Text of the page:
Tuesday, December 06, 2016
Clemency and Collateral Consequences
Back in May, a Loyola Law School student and I submitted a clemency petition to the Office of the Pardon Attorney (OPA) as part of President Obama's Clemency Initiative. Our client had received a 30 year sentence for a non-violent cocaine offense that would, today, likely come with a 10-12 year sentence. Our client had already served 19 years of the sentence. At the end of October, I received the amazing phone call from the OPA informing me that the President was signing the petition, and that our client's sentence was to be commuted, and would expire in Feb. 2017, sparing him 6-11 additional years in prison.
That Obama should sign thousands more such petitions before he hands over the Executive Office to an individual who does not believe in the redemption of anyone other than himself is an imperative of justice. Yet, despite this tremendous victory, the challenge that awaited our client upon release was not lost on him. He was now 52 years old, he possesses few 21st-century labor market skills, and--perhaps most daunting of all--he would still carry his criminal record with him wherever he went.
Malcolm Feeley famously wrote three decades ago that, when it comes to criminal justice, the process is the punishment. In today’s increasingly efficient, assembly-line criminal justice system, the process may no longer extract such a damaging toll (though it certainly inflicts unnecessary harm). Rather, as James Jacobs has written in his recent book on criminal records, The Eternal Criminal Record, today “the basic punishment meted out in criminal cases is a conviction record that exposes the record-subject to discrimination, disabilities, and disqualifications.”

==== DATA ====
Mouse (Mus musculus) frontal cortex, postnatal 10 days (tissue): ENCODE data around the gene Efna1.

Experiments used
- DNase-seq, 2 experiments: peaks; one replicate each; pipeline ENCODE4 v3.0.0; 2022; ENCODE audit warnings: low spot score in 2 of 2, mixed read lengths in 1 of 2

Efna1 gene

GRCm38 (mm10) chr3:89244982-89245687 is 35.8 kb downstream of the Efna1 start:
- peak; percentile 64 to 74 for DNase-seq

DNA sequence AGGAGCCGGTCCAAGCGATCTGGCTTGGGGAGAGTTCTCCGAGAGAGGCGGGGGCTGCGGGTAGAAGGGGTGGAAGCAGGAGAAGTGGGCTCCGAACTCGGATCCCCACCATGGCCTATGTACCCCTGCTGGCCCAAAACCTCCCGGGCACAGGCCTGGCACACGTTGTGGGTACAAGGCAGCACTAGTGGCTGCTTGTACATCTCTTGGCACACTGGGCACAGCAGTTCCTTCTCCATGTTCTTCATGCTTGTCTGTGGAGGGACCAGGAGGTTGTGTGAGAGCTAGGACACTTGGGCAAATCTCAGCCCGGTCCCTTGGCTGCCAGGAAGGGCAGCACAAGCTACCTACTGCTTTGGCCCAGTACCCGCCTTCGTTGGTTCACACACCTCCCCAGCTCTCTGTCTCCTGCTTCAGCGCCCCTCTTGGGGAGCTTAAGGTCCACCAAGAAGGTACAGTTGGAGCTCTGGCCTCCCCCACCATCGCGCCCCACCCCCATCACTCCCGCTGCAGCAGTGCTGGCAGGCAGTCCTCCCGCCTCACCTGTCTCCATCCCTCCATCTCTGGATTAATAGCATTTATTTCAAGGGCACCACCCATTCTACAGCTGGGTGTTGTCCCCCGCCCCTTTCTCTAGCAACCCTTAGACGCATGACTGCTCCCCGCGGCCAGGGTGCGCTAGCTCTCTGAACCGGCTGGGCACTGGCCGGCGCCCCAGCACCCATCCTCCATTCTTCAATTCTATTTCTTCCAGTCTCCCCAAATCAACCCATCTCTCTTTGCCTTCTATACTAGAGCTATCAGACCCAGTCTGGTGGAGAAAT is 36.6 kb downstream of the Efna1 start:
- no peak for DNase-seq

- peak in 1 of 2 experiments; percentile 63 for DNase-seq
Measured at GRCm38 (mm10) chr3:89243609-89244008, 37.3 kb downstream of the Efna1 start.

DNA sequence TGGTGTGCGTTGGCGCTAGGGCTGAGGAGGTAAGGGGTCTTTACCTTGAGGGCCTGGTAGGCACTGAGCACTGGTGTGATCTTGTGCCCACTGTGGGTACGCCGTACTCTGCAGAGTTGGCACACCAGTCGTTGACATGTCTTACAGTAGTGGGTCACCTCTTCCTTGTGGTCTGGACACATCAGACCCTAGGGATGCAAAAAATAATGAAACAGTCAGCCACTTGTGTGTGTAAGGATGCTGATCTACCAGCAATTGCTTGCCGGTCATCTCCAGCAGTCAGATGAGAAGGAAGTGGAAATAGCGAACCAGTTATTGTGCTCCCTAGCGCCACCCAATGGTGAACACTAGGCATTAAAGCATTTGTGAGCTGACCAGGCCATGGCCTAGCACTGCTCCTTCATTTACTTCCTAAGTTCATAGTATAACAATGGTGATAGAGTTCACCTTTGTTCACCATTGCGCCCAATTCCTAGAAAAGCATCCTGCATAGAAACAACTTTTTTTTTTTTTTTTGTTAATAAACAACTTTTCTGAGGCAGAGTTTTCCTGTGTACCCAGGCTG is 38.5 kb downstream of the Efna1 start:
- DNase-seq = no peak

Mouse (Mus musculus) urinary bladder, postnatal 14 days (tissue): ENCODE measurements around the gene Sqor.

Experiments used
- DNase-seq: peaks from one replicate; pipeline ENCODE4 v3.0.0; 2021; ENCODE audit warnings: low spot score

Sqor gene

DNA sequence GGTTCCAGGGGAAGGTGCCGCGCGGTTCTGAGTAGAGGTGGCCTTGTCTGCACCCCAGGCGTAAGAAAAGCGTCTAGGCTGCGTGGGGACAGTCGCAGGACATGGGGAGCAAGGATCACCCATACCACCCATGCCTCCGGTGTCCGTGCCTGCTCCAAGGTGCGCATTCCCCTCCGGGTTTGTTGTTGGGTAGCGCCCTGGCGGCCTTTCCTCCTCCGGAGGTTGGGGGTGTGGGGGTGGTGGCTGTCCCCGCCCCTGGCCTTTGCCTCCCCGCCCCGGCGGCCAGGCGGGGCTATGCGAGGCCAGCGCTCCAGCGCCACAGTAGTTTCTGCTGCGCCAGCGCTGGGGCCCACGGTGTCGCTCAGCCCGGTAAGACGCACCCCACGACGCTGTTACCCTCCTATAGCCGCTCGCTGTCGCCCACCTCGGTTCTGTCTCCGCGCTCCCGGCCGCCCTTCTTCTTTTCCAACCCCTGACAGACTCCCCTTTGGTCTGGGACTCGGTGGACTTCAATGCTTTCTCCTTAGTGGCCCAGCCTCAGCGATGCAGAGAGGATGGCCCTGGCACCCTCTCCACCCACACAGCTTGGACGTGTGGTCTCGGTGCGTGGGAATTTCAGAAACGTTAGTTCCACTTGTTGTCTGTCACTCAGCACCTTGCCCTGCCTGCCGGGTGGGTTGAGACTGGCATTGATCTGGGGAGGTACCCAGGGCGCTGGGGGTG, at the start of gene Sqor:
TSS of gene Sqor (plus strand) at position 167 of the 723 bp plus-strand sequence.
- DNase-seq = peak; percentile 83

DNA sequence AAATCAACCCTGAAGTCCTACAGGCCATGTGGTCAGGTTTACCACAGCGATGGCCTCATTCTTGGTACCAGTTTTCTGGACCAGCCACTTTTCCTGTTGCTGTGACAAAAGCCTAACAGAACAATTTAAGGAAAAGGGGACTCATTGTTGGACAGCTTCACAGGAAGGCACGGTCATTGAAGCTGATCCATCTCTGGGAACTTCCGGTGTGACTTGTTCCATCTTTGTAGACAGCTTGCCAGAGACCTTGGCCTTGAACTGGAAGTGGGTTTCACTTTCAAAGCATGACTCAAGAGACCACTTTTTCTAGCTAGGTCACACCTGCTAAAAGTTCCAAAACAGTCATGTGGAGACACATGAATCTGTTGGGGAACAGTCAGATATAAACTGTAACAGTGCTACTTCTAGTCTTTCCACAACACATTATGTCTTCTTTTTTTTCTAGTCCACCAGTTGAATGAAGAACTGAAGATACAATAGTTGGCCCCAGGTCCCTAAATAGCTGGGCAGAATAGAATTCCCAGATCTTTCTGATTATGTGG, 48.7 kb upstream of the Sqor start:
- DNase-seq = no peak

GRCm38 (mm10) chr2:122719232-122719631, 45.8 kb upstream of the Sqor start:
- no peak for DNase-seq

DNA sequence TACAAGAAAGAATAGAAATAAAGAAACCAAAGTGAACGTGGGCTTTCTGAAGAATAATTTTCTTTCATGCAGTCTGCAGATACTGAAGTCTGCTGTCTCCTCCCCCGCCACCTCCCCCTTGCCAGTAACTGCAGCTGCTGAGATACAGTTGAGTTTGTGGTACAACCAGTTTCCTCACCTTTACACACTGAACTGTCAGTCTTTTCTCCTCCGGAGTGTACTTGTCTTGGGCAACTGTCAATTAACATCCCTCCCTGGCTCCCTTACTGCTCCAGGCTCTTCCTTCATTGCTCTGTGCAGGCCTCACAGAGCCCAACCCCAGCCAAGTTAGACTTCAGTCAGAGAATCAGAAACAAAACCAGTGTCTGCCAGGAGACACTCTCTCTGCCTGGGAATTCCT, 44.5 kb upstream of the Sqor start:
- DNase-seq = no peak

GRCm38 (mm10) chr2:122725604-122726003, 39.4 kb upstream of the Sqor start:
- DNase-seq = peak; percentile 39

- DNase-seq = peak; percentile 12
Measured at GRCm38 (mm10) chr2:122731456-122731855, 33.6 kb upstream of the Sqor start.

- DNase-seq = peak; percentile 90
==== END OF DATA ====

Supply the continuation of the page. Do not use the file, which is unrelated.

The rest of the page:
I ignored the advice of wise colleagues and prawfsblawg commenters about writing a book review pre-tenure and reviewed Jacobs' important book. [I loved doing so, and would do it again, whatever tenure points it was or wasn't worth.] In it, I noted three aspects of American Criminal Record Exceptionalism: that in the United States, criminal records are exceptionally public, exceptionally punitive, and exceptionally permanent. The mixed feelings I have on behalf of my clemency client are most related to the exceptional permanence of his criminal record. As he sets out as a 52-year-old man, whose days of offending should be long behind him, to find work and housing, to access public benefits and vote for representatives and on legislation that will govern his community, he will too often find that his punishment continues because his criminal record decides his fate.
A commutation is not forgiveness in the way that a pardon is. As the DoJ FAQ on clemency makes clear, a commutation "does not change the fact of conviction, imply innocence, or remove civil disabilities that apply to the convicted person as a result of the criminal conviction." Yet a commutation suggests that a sufficient amount of punishment has already been inflicted on the offender. For reasons explored briefly in my book review and more fully in other articles I've written about criminal convictions and access to citizenship and the criminal records of youth, I think it is worth serious consideration whether there should be a statutory sunset on the collateral consequences of criminal records. Decarceration and penal moderation deserve the policy momentum they have today, and they should be joined by further efforts to minimize the unjustifiably long shadow of criminal convictions.
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